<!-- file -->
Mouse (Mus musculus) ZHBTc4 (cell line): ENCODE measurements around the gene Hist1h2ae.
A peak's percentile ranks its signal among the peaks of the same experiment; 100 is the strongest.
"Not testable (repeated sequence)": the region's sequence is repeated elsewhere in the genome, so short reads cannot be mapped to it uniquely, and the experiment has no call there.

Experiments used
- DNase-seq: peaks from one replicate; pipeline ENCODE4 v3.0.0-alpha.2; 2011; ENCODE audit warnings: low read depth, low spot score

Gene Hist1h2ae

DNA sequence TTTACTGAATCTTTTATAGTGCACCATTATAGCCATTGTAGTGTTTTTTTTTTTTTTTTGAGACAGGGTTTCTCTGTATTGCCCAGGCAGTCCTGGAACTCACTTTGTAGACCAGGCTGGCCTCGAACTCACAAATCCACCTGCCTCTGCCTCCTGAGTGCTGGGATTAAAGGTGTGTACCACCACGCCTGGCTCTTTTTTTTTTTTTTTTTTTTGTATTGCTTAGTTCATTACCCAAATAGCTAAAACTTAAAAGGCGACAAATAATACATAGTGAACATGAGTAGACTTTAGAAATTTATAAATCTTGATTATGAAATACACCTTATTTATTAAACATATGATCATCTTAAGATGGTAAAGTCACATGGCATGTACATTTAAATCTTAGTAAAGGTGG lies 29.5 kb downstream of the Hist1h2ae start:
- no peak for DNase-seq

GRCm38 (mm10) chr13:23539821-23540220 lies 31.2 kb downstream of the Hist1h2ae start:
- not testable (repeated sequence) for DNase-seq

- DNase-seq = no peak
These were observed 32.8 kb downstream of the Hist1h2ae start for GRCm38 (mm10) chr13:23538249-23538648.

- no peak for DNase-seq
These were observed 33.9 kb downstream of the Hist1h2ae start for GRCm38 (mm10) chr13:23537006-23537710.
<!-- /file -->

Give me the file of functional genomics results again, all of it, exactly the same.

Mouse (Mus musculus) ZHBTc4 (cell line): ENCODE measurements around the gene Hist1h2ae.
A peak's percentile ranks its signal among the peaks of the same experiment; 100 is the strongest.
"Not testable (repeated sequence)": the region's sequence is repeated elsewhere in the genome, so short reads cannot be mapped to it uniquely, and the experiment has no call there.

Experiments used
- DNase-seq: peaks from one replicate; pipeline ENCODE4 v3.0.0-alpha.2; 2011; ENCODE audit warnings: low read depth, low spot score

Gene Hist1h2ae

DNA sequence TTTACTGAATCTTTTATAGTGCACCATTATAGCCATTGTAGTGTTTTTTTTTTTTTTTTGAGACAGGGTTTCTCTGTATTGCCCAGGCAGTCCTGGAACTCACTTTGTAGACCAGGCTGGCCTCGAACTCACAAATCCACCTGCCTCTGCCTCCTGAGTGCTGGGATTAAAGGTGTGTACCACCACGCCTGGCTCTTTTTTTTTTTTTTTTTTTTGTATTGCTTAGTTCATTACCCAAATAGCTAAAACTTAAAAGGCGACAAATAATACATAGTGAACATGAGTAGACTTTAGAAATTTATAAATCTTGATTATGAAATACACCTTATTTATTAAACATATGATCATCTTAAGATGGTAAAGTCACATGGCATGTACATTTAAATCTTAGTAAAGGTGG lies 29.5 kb downstream of the Hist1h2ae start:
- no peak for DNase-seq

GRCm38 (mm10) chr13:23539821-23540220 lies 31.2 kb downstream of the Hist1h2ae start:
- not testable (repeated sequence) for DNase-seq

- DNase-seq = no peak
These were observed 32.8 kb downstream of the Hist1h2ae start for GRCm38 (mm10) chr13:23538249-23538648.

- no peak for DNase-seq
These were observed 33.9 kb downstream of the Hist1h2ae start for GRCm38 (mm10) chr13:23537006-23537710.